About Me

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I'm a published author of short fiction for kids and adults. I have an MFA in Creative Writing from Spalding University. I'm a former content writer for Spirit and Truth publishing on their Living the Word series. I've also worked as a paid book reviewer and as a student editor for The Louisville Review literary magazine. I'm a wife and mom to two great kids, three dogs, and a cat. I love books, movies, gardening, kids, and animals.

Tuesday, May 27, 2014

A World of Endless Wonders Awaits

In just a few short days summer vacation will officially begin. For two whole days my children will glory in the fact they can sleep in and not be on a set schedule. Then I will hear the dreaded question, "So Mom, what are we gonna do now?"

I used to show my kids a calendar that listed all the things we had to look forward to in the summer time. Summer reading at the library, maybe a camp for one of them. That just initiated count downs for the entire summer. So much so I was asked to literally look at the calendar and count weeks of my life away with my children. I stopped showing them calendars after that. Now I just ask them what chore they'd like to do first. When they groan I shamelessly bribe them with going to the pool to swim or offering to take them to whichever summer movie is out that we all really wanted to see.                                                                                                                                                                                                                                                                                                                                                                   My oldest child has already begun worrying about what new thing we can come up with to celebrate her birthday this year. To which I very patiently remind her that we don't need to worry about that until my birthday has passed. Of course I remember being their age and the world of endless possibilities summer seemed to hold. Until you were told by one of your parents it was your turn to weed the garden and you were rudely ejected from your bed at a much earlier hour of the day than you wanted. Then the summer became a row of endless weeds some of which were prickly and awful unidentifiable bugs that bit you. But each season has its drawbacks.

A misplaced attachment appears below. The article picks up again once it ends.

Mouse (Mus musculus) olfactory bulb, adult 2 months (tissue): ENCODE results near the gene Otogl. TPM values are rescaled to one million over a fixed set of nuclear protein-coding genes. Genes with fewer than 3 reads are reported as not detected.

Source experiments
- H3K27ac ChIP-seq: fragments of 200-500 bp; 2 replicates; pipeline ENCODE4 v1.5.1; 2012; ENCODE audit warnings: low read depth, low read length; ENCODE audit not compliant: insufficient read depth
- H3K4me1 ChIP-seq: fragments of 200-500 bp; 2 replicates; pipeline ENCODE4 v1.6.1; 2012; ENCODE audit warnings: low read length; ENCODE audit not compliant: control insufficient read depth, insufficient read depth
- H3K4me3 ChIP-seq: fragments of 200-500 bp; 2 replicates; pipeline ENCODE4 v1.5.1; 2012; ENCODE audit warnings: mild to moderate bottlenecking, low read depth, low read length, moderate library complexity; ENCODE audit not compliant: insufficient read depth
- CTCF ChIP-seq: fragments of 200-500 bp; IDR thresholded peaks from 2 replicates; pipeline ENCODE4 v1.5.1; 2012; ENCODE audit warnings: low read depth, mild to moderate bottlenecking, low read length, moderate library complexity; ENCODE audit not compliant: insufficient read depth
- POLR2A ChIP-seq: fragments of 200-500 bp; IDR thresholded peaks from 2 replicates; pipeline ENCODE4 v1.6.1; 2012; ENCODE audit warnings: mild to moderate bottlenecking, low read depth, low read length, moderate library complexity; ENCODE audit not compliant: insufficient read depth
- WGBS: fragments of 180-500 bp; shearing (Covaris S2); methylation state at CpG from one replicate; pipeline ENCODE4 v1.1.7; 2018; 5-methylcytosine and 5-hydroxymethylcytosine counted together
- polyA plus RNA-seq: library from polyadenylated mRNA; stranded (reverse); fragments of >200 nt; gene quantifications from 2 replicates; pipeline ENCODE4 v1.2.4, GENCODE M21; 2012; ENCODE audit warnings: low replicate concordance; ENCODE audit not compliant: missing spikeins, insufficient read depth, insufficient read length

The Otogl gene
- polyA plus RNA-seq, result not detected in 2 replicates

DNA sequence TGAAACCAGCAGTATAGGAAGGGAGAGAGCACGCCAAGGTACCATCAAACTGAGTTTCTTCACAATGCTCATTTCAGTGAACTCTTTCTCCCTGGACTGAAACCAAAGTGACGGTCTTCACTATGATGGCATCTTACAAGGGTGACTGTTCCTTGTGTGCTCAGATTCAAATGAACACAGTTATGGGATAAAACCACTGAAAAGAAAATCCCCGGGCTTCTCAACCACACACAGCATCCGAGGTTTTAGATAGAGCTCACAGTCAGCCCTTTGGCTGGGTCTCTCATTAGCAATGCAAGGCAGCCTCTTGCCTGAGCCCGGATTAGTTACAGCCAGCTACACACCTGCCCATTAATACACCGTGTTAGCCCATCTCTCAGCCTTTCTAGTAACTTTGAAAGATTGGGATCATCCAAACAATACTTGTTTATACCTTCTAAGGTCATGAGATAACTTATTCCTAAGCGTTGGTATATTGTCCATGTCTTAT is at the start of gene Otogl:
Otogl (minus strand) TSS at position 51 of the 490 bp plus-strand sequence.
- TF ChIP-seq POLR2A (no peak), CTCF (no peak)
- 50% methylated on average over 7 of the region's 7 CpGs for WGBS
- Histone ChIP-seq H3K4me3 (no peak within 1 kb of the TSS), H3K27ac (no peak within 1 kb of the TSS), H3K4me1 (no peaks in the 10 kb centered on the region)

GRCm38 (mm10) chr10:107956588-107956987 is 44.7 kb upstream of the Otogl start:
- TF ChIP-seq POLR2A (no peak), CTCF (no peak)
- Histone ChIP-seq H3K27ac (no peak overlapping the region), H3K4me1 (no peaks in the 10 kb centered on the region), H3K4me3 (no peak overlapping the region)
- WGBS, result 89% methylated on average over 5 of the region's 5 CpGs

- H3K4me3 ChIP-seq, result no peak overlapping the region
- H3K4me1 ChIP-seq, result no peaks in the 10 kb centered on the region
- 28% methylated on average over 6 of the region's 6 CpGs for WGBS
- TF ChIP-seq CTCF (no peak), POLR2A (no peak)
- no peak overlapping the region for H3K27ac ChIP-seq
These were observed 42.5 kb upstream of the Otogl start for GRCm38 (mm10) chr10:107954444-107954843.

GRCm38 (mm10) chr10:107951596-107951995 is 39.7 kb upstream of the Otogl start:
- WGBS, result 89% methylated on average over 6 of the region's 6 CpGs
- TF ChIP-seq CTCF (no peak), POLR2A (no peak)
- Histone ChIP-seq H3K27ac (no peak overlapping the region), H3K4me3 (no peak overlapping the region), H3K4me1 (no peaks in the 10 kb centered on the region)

Over the last few summers I've come to realize that you just can't do all the things you think you will in a few short weeks. It seems like in the spring that summer will never begin and you wait so long for the school year to end. Then it does and you blink and its over and you are shopping for school supplies again. So this year with our summer vacation already planned and our reservations made we have 9 weeks of unplanned fun to enjoy. Partly, because it is too exhausting running around trying to cram a bunch of activities into two and a half months, and partly to continue my resolution to live in the moment, I'm planning to concentrate our efforts on exploring the endless wonders closer to home. 

By that I don't just mean the wonders in our hometown, though there are fun ones to explore here. I mean within a reasonable drive time of home, possibly where there might be family to stay with. When we go to visit my parents for instance we can maybe make a point of visiting a place close to them that we've never explored. Or when we go to Georgia to spend time with my sister we can do all the fun touristy things we've never done with the kids before, like taking them to the World of Coca Cola.                                                                                                                                                          And though both my kids are old enough that they will roll their eyes at me, I still plan to take us to some of the summer reading fun at the local library. One of my kids will give me a very deep sigh at hearing it, but I also plan to delve into lots of joint reading with him to help him improve his reading skills. What can I say? Smart as he is there is still room for improvement.